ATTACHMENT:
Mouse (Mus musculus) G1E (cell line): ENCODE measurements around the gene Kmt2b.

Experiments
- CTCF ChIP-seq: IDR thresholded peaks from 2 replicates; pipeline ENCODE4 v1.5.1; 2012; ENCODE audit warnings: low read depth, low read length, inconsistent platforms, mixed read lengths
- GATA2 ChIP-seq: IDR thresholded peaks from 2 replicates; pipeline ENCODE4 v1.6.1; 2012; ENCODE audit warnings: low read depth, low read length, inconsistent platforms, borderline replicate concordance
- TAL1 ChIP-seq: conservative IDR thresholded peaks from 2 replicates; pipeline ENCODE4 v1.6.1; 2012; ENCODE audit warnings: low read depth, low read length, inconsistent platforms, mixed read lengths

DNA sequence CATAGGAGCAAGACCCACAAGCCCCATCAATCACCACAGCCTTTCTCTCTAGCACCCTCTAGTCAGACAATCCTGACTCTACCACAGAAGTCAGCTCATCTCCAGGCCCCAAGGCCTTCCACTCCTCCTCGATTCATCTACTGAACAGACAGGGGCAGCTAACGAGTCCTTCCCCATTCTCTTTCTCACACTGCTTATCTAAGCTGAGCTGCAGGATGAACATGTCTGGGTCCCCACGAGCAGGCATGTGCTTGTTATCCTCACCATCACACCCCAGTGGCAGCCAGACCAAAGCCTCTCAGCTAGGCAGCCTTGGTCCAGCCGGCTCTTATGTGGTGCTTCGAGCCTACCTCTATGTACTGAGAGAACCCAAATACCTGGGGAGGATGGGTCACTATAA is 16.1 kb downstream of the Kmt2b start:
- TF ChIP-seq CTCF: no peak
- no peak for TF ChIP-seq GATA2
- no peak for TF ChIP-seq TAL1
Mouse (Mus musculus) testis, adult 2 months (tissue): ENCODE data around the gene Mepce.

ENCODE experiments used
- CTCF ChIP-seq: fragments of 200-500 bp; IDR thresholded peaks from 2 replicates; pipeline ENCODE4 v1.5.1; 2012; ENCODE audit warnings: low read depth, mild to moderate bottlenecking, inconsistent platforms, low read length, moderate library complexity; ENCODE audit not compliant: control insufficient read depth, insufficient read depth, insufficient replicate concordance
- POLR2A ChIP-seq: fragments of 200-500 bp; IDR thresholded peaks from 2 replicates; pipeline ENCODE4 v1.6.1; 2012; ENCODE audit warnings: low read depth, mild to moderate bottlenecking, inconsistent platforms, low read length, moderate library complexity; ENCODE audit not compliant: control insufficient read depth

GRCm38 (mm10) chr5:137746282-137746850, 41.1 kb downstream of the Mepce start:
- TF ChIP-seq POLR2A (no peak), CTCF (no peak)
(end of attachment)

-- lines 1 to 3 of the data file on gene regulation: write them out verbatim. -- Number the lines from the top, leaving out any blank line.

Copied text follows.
Mouse (Mus musculus) G1E (cell line): ENCODE measurements around the gene Kmt2b.

Experiments
- CTCF ChIP-seq: IDR thresholded peaks from 2 replicates; pipeline ENCODE4 v1.5.1; 2012; ENCODE audit warnings: low read depth, low read length, inconsistent platforms, mixed read lengths